English Language Studies (ELS), MIT’s unit for supporting the language needs of the Institute’s large bilingual and international populations, has officially moved to be under the umbrella of Comparative Media Studies/Writing (CMS/W). With this addition, all of MIT’s Institute-wide writing and communications instruction are now under one academic roof.
Professor Eric Klopfer, head of Comparative Media Studies/Writing, says he was “delighted to welcome the ELS program,” adding: “I see this as a useful expansion of our program, which helps consolidate these related programs in one place.”
Created over 40 years ago and until now part of the Global Languages section in the School of Humanities, Arts, and Social Sciences, ELS has been critical to the success of undergraduates and graduate students whose first language is not English. Rather than the typical university model of simply providing tutors to students still developing their college-level English, ELS is integrated into MIT’s education more broadly. It offers credit-bearing subjects targeting skills like expository writing, public speaking, pronunciation, and field-specific communication, and students taking three of these or related subjects can craft a HASS concentration. It administers the English Evaluation Test, a pre-semester assessment of roughly 300 incoming international graduate students, to appraise their written and spoken English and recommend appropriate ELS subjects.
Similarly, ELS plays a role in CMS/W’s First-Year Essay Evaluation, which places new MIT undergraduates in communication-intensive writing classes, including ELS’s 21G.222 (Expository Writing for Bilingual Students).
The integration of language instruction into MIT education generally — and ELS into CMS/W specifically — is fairly unique: unlike most colleges’ approaches, ELS classes are offered for credit in parallel with, rather than as prerequisites for, major coursework, and CMS/W facilitates this by overseeing MIT’s communication requirement. Global Languages has recently refocused on non-English language education and travel abroad, making it an apt time for ELS’s English-focused work to switch homes.
Lecturer Eric Grunwald is the interim head of ELS. “It’s an exciting move for us,” he says. “We’ll miss the camaraderie and constant pedagogical cross-pollination we shared with the other language groups in Global Languages, but like CMS/W we care about communication, particularly academic and professional English and helping students deploy those well, so it’s a great fit in that way. We look forward to a long and fruitful partnership.”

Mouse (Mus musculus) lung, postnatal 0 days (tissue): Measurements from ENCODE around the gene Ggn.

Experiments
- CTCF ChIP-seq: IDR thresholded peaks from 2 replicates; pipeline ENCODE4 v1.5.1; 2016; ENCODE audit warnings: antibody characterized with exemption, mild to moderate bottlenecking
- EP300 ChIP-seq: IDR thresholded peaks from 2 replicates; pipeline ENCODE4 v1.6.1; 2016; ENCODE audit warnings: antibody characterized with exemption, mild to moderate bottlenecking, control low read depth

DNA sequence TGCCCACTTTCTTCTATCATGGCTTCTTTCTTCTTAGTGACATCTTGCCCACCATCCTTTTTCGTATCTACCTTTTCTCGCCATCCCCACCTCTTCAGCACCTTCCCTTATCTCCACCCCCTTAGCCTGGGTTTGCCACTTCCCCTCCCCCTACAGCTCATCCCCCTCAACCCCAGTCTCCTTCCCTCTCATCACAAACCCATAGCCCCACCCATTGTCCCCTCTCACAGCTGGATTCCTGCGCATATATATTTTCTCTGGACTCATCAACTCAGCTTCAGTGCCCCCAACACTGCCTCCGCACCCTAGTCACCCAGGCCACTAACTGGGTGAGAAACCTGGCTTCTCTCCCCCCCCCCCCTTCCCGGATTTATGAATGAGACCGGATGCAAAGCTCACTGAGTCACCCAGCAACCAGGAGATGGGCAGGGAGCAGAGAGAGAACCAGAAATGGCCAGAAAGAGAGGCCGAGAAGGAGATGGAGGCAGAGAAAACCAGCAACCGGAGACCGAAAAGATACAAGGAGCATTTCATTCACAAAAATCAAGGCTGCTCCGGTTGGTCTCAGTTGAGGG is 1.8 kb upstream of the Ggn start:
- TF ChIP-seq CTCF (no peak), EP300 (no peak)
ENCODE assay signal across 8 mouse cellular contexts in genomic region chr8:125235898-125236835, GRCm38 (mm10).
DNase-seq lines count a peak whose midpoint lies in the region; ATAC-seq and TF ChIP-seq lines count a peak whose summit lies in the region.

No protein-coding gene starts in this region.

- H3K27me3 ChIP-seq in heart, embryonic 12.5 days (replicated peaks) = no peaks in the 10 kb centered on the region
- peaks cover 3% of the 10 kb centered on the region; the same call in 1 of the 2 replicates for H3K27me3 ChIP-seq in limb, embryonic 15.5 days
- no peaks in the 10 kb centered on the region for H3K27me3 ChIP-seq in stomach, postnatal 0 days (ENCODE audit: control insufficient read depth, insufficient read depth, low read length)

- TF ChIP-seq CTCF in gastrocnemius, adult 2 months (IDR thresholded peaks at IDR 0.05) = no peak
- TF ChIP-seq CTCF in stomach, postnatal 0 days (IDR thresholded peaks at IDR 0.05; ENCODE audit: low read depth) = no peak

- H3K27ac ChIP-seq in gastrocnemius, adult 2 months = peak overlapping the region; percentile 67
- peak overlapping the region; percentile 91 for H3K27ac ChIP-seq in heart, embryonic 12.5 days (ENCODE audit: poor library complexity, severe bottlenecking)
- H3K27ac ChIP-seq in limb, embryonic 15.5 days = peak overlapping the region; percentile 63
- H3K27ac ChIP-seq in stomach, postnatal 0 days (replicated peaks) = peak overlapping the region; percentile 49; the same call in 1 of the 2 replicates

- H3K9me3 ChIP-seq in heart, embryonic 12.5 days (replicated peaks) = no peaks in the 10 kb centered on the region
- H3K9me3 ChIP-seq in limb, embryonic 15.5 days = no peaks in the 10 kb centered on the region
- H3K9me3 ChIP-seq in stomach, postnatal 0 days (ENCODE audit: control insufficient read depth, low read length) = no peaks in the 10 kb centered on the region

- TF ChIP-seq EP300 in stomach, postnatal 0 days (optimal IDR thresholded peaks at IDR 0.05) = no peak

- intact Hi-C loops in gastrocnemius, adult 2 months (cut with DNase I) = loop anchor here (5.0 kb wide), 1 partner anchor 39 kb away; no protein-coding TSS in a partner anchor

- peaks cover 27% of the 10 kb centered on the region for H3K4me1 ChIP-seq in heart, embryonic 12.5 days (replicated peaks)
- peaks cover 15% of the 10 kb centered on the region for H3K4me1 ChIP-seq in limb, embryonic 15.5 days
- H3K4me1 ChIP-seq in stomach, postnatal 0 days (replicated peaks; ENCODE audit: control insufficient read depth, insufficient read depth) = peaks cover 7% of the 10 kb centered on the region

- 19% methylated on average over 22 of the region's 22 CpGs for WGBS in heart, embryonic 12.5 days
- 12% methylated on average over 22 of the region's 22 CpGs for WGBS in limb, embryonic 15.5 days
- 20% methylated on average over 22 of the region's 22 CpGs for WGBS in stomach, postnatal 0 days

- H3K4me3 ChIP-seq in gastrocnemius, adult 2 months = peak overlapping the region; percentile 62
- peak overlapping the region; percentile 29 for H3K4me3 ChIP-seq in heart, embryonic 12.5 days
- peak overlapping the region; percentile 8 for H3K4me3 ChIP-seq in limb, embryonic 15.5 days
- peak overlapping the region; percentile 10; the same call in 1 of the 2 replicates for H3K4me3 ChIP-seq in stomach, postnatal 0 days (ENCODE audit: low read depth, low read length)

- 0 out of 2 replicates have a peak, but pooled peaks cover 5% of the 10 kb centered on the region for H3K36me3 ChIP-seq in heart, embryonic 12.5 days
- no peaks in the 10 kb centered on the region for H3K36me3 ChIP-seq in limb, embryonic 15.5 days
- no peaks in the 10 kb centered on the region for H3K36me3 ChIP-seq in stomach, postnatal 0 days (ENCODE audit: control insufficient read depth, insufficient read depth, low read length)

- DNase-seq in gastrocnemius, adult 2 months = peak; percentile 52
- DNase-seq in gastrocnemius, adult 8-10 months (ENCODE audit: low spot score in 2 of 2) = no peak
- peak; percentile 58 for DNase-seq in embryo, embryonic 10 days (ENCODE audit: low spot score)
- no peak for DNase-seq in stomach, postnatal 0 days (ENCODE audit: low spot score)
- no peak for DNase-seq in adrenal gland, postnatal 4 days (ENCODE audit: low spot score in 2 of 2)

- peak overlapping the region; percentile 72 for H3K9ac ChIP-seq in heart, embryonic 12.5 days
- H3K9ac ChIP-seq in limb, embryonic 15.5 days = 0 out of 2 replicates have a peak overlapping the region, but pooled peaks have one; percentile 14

Grunwald developed a background in STEM as an undergraduate and afterward lived in Germany. In addition to his interests in academic and second-language writing and reading, he has a strong interest in creative writing and worked as managing editor at the esteemed Boston-based literary magazine AGNI. A published author of short stories and translation, Grunwald developed the ELS subject 21G.240 (Imagining English: Creative Writing for Bilingual Students).
The other lecturer making the move from Global Languages to CMS/W is A. C. Kemp, whose interests are in academic and professional writing, teacher training, academic integrity, and vocabulary acquisition. She has written over 300 columns on slang and colloquial language for the Slang City website since 2002, and in 2008 published a humor book on obscure vocabulary, “The Perfect Insult for Every Occasion: Lady Snark’s Guide to Common Discourtesy.” Kemp agreed with Grunwald, saying “This is a terrific fit for us. We and CMS/W have a lot of common interests, especially with the Writing and Communication Center and Writing, Rhetoric, and Professional Communication.”
The Writing and Communication Center Kemp mentions is a CMS/W unit led by Elena Kallestinova that hosts one-on-one consultations, workshops, and online resources for MIT community members. Kallestinova says the incorporation of ELS into CMS/W means they can “learn from each other, share effective strategies and resources, and come up with joint initiatives to engage the vast multilingual and international community of MIT students and scholars.”
ELS has already had a long-running collaboration with another CMS/W group: Writing, Rhetoric, and Professional Communication (WRAP), which teaches MIT’s foundational writing subjects and partners with MIT faculty and departments to teach written, oral, and visual communication. Like Kallestinova, WRAP Director Suzanne Lane is excited about the chance to work more closely with ELS colleagues. “WRAP and the ELS program have a long history of collaborating and learning from each other. ELS plays a role in the First-year Essay Evaluation, which WRAP administers, and both programs offer communications-intensive humanities and writing subjects, so we’ve often collaborated about pedagogy as well. We expect to find more ways to work together to enrich the communication instruction we provide to MIT students at all levels.”
Even beyond its departmental spaces, Grunwald and Kemp have found ways to connect ELS to other parts of MIT. They have worked with the International Scholars Office and OpenCourseWare (with Kemp’s course RES.21G-001(The User-friendly Classroom), and ELS has supported teacher training capacities, such as Minority Introduction to Engineering and Science in MIT’s Office of Engineering Outreach Programs.